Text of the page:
British basketball welcomes UK Sport public consultation

British Basketball
British Basketball said funding changes need to be put in place before the Rio Games in 2016

British Basketball has welcomed UK Sport's decision to launch a public consultation for the first time to decide its future funding strategy.

But they are "disappointed" it has taken two years to reach this point.

UK Sport told the BBC it would look to reconsider the "no-compromise" approach to medal-based funding.

But the British Basketball Union chairman Kevin Routledge said changes to team sport funding need to be in place before the Rio Games in 2016.

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UK Sport to consult public on funding

"While consulting goes on, there are talented youngsters not able to realise their potential," Routledge told BBC Sport.

"Clearly we very much welcome the announcement, but we are a little disappointed that it has taken two years to get to this stage, post London."

"We believe there is no need to do a long consultation, nor are we sure why implementation has to wait until post Rio."

Basketball is the second biggest team sport among 14-16 year olds in the UK, and is played by nearly 218,000 people each week.

But, between them, Britain's men's and women's teams managed only one win from 10 matches in London.

A bronze in the women's hockey competition was the only medal won in team sports by Team GB at the London 2012 Games.

And Routledge believes new funding proposals should consider team sports separately to those competed in by individuals.

"The current implementation is not effective for team sports," he said. "One bronze medal in a home Olympics in all team sports is hardly success.

Team sports at the Olympic Games
BasketballFootballWater polo
HockeyHandballVolleyball

"Other countries like Canada have learned this already, and they fund team sports separately from individual sports. The experience is out there, if we look.

"We know the performance of teams can change relatively quickly - they are more than the sum of the parts - meaning any four- or eight-year projections are highly uncertain."

Some basketball players lived off as little as £15 a day in an attempt to continue competing full-time.

Basketball was among a number of Olympic disciplines to have their budgets cut by UK Sport after failing to reach medal targets for London 2012.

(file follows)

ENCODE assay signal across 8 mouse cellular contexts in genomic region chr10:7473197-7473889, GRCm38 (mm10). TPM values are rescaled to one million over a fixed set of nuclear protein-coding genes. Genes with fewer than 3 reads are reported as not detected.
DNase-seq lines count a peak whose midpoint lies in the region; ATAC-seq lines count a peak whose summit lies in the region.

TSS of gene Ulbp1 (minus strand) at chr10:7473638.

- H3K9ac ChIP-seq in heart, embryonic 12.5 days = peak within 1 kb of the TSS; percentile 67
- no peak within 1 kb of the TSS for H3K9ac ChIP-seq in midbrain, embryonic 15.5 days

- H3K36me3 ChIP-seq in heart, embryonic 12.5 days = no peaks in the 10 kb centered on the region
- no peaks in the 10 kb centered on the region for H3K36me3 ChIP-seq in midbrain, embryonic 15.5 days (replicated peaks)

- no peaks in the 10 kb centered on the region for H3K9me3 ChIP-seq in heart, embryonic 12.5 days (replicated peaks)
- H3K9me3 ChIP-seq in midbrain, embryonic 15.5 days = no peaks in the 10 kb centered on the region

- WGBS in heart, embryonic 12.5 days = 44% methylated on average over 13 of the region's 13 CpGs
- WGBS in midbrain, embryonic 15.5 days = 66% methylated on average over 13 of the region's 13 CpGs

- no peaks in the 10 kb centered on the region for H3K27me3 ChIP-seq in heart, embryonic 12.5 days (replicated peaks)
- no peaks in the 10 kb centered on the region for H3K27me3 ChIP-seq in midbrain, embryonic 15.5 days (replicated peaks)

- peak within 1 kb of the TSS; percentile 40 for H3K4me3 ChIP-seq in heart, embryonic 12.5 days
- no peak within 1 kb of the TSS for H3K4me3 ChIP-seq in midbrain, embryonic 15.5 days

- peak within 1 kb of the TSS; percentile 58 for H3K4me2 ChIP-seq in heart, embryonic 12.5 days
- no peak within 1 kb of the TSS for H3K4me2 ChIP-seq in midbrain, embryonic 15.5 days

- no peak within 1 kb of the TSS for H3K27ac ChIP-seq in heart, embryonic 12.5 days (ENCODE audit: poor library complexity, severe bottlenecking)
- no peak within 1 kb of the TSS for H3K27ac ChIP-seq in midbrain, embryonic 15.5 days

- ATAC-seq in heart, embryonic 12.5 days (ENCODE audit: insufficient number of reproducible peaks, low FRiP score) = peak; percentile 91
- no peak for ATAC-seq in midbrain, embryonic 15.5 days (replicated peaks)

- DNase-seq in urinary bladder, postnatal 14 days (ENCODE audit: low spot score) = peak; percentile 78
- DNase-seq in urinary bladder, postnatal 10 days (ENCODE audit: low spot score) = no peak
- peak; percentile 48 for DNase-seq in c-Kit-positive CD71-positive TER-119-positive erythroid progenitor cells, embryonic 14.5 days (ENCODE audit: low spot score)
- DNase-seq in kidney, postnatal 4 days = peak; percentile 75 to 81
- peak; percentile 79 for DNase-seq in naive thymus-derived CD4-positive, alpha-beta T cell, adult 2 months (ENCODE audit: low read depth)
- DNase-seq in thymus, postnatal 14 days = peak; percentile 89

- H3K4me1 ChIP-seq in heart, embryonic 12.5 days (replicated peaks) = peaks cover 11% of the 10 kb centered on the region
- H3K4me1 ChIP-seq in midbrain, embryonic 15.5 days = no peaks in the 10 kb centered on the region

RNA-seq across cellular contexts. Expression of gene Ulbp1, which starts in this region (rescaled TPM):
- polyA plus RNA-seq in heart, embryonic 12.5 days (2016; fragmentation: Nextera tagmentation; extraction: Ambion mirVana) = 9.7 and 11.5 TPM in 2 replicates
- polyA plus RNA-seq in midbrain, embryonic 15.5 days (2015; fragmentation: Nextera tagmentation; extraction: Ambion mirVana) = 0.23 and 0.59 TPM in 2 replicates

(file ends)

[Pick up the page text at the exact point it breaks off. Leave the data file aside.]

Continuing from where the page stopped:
BBC Sport has spoken to some of the sports who may be affected by change of policy.

Table Tennis England statement

Liam Pitchford
England's Liam Pitchford, 21, won bronze at the Commonwealth Games in Glasgow

"Table Tennis England believes that funding for elite sport should not be determined entirely by the ability to win medals on the highest stage.

"Rather, it should recognise progress made towards that goal and also the ability of a sport to engage with current and potential players at all levels.

"Table tennis lost its UK Sport funding following the London 2012 Olympics because the sport was unable to deliver podium potential.

"Despite that, we have this year seen the most successful England team for many years, winning five medals at the Commonwealth Games, including an unprecedented clean sweep in the mixed doubles."

David Sparkes, British Swimming CEO

Team GB synchronised swimmers
Funding cuts to Team GB's synchronised swimmers mean athletes are struggling to attend major championships

"I welcome that UK Sport are tackling this, but I would urge caution for them in changing their funding model.

"UK Sport should continue to fund sports that will deliver success. Inevitably some sports are going to lose funding because the perception is they cannot deliver success.

"But at the moment I have a situation with synchronised swimming where the sport has no funding, so it has been totally dismantled.

"There has been some interesting work in Canada, which acknowledges it takes longer to build a team than to work with individuals. There may be some merit in looking at that in more detail."

Chris McDermott, GB Handball

The handball competition at the Copper Box during London 2012
Handball enthralled large crowds at the Copper Box during London 2012, but the British team had their funding stopped shortly after the Games

"We went from being a complete non-handballing nation to having a strong team with players in Europe's top leagues. And participation levels were improving rapidly.

"Late in 2012 we had all of our funding cut. We've lost some of our top prospects to other sports because of that two-year gap in funding, so it has had a long-term impact on handball here.

"I think UK Sport saying they will reconsider their approach is fantastic news for the development of the sport in the UK.

"It may be too late for the current generation of players, but it gives the next generation something to aspire to."

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